886 S Pine St, PO Box 277

Grantsburg, WI 54840

Phone: (715) 463-2536

1(800) 924-0588

140 Evergreen Square SW

Pine City, MN 55063

Phone: (320) 629-7474

How to Improve Your Senior Pet’s Quality of Life


Is your pet a senior citizen now? As they age, it can be sad to see them slowing down. You remember how much they played as a puppy and kitten, and now, you’re adjusting to their changing behavior and needs. How can you protect your pet’s health as they get older and as they become less active? Proactive preventative care can be tailored to your pet’s age, activity, and their lifestyle. To help provide for your senior pet’s needs, there are healthful habits you can incorporate into their life.

1. Exercise is Still a Necessity

As pets age, they are unable to maintain the same activity level as when they were younger and more rambunctious. Your dog used to be able to fetch the ball forever and your cat loved chasing birds on the dangling string. While they may not be able to do that any longer, it’s still important for your pet to maintain an active lifestyle, so that their muscles remain healthy. Once a pet becomes older, they need to keep their muscles healthy to maintain muscle tone, mobility, and flexibility.

Continue to keep their physical and mental engagement interesting. It will allow your pet’s mind, muscles, and joints to be as strong as possible.

Senior Dogs

  • Keep daily walks during cooler parts of the day. Hot pavement is sensitive for all dogs, but it may be even more so for a senior pet.
  • If your dog enjoys swimming, it’s a lot more gentle on their joints, while being a fun activity outdoors. If they love running, consider joint supplements to enable pain-free play.
  • Keep their mind active with engaging games and agility training. Training treats aren’t just for puppies!

Senior Cats

  • Increase your cat’s toys and make them easily reachable.
  • Install ramps to help increase their mobility. If they don’t have a ramp to the top of the tower, your senior cat may hide in low locations, and limit social interaction.
  • Set aside at least 15-30 minutes a day for interactive sessions, such as petting and playing. Who doesn’t love that?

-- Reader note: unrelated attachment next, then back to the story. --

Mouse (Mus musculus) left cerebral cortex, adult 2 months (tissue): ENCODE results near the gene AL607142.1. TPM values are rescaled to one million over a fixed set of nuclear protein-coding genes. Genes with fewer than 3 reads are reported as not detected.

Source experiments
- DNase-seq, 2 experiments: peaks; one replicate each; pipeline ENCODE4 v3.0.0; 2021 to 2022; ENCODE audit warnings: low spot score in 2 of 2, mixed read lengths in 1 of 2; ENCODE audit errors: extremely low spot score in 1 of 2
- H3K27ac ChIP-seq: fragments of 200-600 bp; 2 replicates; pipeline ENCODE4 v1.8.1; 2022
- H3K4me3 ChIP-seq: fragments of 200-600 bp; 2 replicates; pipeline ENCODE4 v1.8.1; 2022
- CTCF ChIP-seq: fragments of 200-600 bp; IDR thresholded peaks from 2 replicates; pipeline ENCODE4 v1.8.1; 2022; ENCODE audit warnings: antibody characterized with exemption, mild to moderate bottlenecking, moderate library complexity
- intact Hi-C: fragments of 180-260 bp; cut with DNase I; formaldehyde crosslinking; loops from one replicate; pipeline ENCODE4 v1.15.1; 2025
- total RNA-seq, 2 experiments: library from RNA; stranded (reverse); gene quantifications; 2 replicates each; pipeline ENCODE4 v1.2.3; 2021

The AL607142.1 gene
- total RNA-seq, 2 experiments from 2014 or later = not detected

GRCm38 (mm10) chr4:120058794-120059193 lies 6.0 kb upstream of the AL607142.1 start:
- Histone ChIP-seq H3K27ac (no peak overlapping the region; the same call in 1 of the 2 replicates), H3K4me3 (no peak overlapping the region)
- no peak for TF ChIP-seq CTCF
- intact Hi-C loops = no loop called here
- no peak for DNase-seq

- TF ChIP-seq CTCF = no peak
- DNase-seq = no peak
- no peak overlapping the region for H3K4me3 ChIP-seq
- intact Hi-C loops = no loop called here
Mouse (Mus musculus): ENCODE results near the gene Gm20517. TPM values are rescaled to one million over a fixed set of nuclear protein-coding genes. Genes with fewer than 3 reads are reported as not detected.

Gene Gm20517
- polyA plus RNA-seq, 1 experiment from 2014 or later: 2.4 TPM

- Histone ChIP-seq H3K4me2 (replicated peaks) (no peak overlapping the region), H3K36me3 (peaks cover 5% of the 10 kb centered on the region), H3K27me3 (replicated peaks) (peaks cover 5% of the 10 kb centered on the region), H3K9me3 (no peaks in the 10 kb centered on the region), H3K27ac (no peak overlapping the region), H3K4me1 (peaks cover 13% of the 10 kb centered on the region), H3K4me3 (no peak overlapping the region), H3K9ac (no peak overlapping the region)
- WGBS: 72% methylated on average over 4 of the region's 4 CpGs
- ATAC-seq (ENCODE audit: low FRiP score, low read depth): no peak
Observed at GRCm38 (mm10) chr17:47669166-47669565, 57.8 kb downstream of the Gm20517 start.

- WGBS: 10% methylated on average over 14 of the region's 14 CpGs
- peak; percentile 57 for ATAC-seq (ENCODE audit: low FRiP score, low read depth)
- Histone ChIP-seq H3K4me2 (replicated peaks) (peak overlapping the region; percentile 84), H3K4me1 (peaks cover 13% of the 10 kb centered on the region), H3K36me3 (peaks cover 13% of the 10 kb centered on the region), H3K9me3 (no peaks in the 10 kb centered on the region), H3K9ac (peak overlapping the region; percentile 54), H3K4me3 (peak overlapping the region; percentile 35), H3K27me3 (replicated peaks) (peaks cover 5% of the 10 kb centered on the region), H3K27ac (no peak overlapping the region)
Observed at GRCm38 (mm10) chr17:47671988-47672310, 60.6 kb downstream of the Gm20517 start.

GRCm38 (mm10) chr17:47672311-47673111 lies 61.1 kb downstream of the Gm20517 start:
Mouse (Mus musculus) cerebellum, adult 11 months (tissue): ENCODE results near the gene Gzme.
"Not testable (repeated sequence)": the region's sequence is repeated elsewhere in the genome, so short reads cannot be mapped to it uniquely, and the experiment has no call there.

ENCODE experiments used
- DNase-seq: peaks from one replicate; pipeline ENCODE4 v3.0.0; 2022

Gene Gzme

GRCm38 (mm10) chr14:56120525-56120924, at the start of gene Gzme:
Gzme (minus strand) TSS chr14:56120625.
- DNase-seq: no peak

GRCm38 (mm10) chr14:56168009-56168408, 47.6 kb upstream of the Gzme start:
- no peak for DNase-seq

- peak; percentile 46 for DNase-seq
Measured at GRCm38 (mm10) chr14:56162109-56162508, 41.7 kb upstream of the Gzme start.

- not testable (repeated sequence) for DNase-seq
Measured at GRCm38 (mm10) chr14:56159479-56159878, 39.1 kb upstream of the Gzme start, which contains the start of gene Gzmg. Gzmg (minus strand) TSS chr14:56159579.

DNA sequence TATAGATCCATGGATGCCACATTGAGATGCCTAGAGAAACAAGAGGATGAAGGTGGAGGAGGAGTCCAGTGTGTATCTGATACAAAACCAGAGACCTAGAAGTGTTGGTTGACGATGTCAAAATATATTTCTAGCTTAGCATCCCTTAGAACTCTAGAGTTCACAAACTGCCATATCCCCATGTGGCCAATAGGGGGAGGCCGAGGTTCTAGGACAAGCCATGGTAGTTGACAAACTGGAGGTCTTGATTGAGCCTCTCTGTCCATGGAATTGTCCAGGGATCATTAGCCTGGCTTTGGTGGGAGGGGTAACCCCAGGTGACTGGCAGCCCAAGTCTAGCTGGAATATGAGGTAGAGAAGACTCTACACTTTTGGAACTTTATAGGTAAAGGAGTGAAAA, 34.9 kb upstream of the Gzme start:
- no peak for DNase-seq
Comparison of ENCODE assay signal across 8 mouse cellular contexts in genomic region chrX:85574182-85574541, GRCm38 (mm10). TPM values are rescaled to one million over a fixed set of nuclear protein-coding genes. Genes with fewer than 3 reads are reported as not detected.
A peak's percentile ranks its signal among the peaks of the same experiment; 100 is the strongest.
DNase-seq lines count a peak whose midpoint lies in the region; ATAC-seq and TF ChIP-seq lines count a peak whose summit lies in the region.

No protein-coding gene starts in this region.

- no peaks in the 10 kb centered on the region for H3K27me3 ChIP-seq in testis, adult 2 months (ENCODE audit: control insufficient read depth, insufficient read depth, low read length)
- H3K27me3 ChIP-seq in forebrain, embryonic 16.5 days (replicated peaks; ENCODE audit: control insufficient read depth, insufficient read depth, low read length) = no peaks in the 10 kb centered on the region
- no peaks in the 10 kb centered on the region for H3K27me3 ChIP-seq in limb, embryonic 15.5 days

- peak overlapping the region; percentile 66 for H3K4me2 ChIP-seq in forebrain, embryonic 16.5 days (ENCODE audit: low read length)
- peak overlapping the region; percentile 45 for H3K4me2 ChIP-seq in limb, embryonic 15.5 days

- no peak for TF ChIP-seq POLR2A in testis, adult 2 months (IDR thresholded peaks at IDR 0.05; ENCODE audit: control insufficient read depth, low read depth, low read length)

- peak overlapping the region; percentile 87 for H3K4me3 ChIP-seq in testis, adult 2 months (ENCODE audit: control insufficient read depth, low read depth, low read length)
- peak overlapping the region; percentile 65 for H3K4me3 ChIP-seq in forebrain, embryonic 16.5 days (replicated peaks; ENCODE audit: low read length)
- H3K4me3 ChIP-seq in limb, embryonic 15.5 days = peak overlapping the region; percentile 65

• Encourage use of catnip to keep them calm and playful.

2. Dietary Adjustment

Just like their human counterpart, your pet’s metabolism can slow down. Their dietary needs are changing as they age. Pets need a diet with fewer calories and a focus on ingredients that can support their brain, heart, joints, and digestion.

One question we often receive is, “How do I know when to transition my pet to a senior diet?” It’s tricky to determine that because all pets age at different rates. Larger dogs tend to have a shorter lifespan than smaller dogs, whereas cats have life spans up to 20 years. To determine if your pet is ready for a senior recipe, look for indications that your pet isn’t getting what they need out of their current diet.

Signs to keep an eye out for:

  • Your pet is gaining weight, even with daily exercise.
  • Your pet is slow to respond: physically and mentally.
  • Their coat is dull or shedding incessantly. Or their skin is dry and flaky.

3. Dental Hygiene is More Important Than Ever

It’s easy to overlook your pet's dental care. Gum disease is linked with a shortened lifespan, an increase in chronic pain, and organ disease. Dogs have a more alkaline mouth than humans and need more support. All pets need an annual cleaning and senior pets may need cleanings twice a year. A healthy mouth is a sign of a healthy pet. So check their teeth weekly, if not daily. 

Dental disease can take years off your precious pet’s life. To ensure a long quality of life, provide them with daily dental chews and schedule your pet’s dental cleaning to ensure their teeth and health as can be. Your vet can even remove teeth that have already been negatively impacted.

4. An Increase in Veterinary Visits

After they got through their puppy and kitten years, you adjusted to bringing your pet to the vet annually, instead of so often. Even though we love seeing your pet’s curious face each time they come in, we love it when they remain healthy even more. Once your pet reaches their senior years (between 5 and 11 years old), they start to need veterinary checkups twice as often. 

Veterinarians recommend that senior dogs and cats come in twice per year to ensure that they’re healthy. But why do older pets benefit from more frequent vet visits?

You and your vet want to detect any sign of disease early. Senior pets, like people, are often more vulnerable to succumbing to illnesses. If an early diagnosis is possible, then it can be treated promptly for a better prognosis. Running bi-annual blood work can help catch issues before they worsen. We can also respond to your pet’s changing condition, such as suggestions for physical activity or diet, to meet your pet’s specific needs.

5. Quality Time

You’ve always loved spending time with your pet and showering them with affection. As they age, you’ll notice that their desire to cuddle and have affection increases their endorphins and creates a more positive outlook.

Taking extra time to talk to your pet, pet them, and groom them will keep you and them emotionally happy. 

Some of Their Best Years Are Still Ahead

When it comes to your pet’s seniority, you want to provide them with everything you possibly can. They love your comfort, affection, and attention. You may have questions regarding your senior pet’s health and we’re here to make the transition easier. We can answer questions about familiar and common problems that elder pets face such as: incontinence, lumps and bumps, dental decay, and diminished vision or hearing. 

Call us at (715) 463-2536 to schedule an appointment online now for your senior pet.

Photo Credit: Pexels.

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